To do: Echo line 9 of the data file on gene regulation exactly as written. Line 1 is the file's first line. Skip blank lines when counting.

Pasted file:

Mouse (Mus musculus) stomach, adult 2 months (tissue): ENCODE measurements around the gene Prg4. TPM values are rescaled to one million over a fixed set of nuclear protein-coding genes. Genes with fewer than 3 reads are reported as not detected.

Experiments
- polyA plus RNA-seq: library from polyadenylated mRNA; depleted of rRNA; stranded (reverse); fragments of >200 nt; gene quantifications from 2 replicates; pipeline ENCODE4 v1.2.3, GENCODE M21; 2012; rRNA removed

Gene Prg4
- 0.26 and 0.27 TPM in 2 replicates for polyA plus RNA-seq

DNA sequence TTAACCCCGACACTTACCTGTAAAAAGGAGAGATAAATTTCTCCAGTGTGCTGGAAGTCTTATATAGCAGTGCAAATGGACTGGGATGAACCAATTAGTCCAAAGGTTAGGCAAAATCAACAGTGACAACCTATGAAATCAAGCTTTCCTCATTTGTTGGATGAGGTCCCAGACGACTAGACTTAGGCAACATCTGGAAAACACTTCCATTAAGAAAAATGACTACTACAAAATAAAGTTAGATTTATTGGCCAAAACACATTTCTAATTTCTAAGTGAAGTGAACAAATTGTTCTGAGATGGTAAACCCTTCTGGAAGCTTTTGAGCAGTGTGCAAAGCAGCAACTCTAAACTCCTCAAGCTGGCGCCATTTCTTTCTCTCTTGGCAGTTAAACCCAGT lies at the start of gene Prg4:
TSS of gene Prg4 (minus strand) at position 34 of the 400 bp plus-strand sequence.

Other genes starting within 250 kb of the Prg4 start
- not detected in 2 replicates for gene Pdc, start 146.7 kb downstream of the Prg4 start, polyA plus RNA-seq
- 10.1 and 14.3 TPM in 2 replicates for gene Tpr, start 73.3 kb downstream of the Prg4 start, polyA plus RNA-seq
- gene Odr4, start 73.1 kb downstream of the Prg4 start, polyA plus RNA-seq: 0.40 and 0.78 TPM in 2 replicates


- not detected in 2 replicates for gene Pdc, start 146.7 kb downstream of the Prg4 start, polyA plus RNA-seq